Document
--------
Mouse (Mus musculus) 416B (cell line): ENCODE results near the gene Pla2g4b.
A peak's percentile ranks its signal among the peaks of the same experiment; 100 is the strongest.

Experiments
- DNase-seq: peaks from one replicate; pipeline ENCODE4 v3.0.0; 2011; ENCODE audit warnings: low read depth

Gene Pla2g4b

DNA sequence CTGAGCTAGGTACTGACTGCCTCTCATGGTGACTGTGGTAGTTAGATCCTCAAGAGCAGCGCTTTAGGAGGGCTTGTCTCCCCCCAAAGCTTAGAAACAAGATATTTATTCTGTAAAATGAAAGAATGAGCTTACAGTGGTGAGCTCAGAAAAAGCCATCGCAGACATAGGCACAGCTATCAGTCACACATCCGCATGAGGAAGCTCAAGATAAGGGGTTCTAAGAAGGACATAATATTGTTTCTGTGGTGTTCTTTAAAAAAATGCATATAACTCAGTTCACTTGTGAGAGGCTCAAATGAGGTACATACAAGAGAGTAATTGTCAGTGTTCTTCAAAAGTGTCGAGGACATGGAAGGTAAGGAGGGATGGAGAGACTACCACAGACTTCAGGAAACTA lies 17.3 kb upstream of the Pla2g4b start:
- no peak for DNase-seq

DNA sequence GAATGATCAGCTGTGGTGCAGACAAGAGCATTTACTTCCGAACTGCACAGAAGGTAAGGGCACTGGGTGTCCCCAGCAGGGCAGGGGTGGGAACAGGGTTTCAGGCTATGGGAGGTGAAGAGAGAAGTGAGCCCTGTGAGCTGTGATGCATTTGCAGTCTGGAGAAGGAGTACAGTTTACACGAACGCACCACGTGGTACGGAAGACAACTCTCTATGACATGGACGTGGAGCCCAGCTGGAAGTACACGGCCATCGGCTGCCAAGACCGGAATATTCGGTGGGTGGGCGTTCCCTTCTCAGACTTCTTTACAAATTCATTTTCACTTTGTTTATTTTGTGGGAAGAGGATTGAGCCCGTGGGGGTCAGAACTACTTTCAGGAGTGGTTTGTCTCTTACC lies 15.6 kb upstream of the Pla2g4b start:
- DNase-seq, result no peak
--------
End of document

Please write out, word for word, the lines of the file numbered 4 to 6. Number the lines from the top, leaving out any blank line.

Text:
- DNase-seq: peaks from one replicate; pipeline ENCODE4 v3.0.0; 2011; ENCODE audit warnings: low read depth

Gene Pla2g4b

DNA sequence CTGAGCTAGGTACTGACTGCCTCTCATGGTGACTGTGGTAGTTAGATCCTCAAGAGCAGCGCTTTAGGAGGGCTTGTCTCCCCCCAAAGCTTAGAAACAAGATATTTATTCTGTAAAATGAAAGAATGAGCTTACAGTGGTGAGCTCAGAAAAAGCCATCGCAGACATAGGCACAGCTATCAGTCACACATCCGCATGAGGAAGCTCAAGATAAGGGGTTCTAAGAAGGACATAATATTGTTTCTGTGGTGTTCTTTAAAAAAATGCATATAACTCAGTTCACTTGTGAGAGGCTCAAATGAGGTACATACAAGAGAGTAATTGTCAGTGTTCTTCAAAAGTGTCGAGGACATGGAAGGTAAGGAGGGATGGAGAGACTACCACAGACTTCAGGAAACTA lies 17.3 kb upstream of the Pla2g4b start: